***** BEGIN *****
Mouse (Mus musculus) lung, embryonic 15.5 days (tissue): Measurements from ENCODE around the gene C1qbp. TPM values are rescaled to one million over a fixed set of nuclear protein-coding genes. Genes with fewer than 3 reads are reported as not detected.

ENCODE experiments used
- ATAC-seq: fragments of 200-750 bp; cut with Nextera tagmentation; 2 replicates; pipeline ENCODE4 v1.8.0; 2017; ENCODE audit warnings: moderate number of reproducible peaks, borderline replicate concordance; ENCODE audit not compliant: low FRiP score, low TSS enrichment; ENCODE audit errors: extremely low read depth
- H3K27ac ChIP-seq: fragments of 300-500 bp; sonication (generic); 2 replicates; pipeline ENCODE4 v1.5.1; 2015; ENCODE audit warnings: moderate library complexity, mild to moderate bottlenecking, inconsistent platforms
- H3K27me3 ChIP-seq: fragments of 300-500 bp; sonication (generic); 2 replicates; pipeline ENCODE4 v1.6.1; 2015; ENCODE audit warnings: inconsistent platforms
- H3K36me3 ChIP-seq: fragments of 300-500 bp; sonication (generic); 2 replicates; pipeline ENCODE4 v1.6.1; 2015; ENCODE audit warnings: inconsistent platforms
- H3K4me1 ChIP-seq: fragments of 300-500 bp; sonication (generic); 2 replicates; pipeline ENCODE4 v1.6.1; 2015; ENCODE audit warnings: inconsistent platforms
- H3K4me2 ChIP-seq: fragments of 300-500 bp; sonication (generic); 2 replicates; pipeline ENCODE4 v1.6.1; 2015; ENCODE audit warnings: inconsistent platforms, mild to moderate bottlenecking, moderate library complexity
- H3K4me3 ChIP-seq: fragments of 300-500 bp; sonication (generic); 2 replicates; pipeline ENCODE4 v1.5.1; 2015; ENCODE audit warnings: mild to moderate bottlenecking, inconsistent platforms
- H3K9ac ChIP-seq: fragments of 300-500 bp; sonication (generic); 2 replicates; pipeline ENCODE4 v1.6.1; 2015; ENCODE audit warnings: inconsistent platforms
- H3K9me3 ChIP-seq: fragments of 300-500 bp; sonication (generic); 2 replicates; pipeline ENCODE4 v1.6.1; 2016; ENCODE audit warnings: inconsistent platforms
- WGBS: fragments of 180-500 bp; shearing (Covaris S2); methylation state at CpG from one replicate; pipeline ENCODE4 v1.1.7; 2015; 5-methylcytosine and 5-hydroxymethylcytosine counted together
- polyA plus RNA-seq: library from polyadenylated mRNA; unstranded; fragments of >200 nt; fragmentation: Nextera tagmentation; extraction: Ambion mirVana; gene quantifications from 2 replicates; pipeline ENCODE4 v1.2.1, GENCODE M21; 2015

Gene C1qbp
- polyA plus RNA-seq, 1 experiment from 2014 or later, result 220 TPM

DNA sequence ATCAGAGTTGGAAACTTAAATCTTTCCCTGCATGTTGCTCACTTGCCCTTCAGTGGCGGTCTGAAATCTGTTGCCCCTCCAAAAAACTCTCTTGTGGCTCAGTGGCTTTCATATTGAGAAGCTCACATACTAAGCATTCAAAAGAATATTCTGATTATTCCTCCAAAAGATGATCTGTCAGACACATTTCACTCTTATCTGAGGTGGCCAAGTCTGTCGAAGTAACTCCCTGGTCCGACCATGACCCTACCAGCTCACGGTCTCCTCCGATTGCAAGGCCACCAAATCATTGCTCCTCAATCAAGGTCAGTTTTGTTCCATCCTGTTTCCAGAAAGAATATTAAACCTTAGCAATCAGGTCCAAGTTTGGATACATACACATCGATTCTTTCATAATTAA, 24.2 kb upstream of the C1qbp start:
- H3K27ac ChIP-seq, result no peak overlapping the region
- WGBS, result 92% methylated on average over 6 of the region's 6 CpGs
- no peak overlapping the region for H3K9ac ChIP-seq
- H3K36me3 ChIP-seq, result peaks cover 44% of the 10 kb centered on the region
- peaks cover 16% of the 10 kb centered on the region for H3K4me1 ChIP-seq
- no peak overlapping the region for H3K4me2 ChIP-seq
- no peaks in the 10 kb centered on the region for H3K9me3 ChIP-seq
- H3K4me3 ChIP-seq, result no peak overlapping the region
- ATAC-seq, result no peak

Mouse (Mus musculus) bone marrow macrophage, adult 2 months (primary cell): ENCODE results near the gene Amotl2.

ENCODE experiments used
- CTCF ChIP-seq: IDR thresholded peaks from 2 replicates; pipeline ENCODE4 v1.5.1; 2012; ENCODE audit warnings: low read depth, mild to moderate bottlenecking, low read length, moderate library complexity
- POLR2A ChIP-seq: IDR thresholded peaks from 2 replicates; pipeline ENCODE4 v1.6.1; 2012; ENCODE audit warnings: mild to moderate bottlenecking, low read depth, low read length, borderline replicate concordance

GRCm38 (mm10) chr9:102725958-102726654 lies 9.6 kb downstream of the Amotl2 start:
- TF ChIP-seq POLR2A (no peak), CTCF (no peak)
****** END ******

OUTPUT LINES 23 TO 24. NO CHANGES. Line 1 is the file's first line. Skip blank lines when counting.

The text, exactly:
- no peaks in the 10 kb centered on the region for H3K9me3 ChIP-seq
- H3K4me3 ChIP-seq, result no peak overlapping the region